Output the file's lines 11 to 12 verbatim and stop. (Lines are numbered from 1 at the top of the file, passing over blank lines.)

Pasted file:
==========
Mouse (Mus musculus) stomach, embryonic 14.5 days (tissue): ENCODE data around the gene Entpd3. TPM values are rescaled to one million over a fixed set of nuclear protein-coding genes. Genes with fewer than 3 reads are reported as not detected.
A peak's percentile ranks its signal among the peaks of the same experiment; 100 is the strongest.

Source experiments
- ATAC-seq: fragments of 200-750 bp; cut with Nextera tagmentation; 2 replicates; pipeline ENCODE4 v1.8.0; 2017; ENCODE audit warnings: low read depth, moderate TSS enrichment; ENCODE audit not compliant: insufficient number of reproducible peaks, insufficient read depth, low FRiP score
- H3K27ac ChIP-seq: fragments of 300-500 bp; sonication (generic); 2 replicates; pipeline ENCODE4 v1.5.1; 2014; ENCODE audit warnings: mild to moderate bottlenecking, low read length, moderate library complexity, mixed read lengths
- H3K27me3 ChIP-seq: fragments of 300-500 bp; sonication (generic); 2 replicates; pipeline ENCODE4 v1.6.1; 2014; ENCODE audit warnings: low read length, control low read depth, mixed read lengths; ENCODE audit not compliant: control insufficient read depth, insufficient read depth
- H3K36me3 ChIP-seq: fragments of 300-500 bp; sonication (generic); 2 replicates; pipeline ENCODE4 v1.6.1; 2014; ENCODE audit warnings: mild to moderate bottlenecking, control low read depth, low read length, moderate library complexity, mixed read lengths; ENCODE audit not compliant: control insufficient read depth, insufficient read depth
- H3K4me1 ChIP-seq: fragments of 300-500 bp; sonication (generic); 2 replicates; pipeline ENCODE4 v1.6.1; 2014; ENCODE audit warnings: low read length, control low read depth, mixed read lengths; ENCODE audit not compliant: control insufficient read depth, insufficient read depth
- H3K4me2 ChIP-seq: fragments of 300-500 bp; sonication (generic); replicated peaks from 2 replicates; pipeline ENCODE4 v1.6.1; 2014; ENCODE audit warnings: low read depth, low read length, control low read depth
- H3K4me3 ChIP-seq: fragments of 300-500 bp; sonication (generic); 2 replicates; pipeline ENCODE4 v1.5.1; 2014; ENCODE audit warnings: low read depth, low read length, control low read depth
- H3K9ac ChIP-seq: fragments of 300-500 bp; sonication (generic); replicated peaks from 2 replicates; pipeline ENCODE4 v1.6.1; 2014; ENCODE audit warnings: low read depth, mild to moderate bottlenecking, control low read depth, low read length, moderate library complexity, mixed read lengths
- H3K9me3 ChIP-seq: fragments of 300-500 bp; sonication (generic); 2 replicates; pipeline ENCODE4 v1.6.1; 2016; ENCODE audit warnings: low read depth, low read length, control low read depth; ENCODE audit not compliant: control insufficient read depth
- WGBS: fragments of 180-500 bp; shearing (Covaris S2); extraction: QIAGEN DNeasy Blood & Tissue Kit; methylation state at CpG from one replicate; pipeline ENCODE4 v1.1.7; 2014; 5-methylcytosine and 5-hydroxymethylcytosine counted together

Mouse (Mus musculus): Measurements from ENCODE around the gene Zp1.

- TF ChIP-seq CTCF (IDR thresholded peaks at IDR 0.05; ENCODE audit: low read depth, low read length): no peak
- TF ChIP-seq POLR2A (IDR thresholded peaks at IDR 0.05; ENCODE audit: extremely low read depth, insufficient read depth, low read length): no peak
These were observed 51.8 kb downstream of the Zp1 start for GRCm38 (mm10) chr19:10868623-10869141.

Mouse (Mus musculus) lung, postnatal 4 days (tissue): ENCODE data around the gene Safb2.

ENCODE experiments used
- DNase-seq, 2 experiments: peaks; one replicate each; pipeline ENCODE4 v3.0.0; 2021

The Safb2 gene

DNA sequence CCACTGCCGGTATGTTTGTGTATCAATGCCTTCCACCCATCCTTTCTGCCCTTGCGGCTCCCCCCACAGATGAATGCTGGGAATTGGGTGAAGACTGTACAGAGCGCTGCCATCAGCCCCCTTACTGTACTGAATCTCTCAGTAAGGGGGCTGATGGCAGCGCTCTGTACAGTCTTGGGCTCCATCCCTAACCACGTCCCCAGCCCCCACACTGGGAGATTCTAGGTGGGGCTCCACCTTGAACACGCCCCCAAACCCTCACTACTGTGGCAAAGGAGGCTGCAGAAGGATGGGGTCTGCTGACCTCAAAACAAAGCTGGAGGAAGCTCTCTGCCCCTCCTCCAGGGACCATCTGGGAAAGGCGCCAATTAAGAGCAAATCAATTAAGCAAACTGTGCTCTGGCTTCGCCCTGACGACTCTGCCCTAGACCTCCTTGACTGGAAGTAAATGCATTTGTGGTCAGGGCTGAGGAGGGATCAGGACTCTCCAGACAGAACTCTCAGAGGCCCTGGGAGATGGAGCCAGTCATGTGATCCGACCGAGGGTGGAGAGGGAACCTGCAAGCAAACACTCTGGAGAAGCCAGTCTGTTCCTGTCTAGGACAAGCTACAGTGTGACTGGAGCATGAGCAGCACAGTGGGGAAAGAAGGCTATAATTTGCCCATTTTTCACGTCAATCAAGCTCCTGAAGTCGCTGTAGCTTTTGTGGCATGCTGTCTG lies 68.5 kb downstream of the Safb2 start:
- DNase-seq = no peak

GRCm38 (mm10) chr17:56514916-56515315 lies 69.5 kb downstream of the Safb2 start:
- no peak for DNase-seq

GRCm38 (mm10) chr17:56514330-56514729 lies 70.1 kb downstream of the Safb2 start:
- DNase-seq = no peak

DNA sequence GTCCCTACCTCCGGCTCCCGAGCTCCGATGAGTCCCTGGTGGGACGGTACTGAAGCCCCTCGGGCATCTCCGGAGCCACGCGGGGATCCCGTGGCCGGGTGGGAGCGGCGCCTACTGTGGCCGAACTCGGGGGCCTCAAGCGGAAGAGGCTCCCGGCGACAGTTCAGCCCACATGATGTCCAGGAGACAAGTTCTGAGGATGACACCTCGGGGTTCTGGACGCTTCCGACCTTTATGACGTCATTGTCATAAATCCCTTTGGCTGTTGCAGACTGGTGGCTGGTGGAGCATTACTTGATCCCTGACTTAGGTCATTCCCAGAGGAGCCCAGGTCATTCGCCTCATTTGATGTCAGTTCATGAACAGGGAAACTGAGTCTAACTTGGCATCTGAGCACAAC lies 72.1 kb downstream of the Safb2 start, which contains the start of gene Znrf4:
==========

- H3K9ac ChIP-seq: fragments of 300-500 bp; sonication (generic); replicated peaks from 2 replicates; pipeline ENCODE4 v1.6.1; 2014; ENCODE audit warnings: low read depth, mild to moderate bottlenecking, control low read depth, low read length, moderate library complexity, mixed read lengths
- H3K9me3 ChIP-seq: fragments of 300-500 bp; sonication (generic); 2 replicates; pipeline ENCODE4 v1.6.1; 2016; ENCODE audit warnings: low read depth, low read length, control low read depth; ENCODE audit not compliant: control insufficient read depth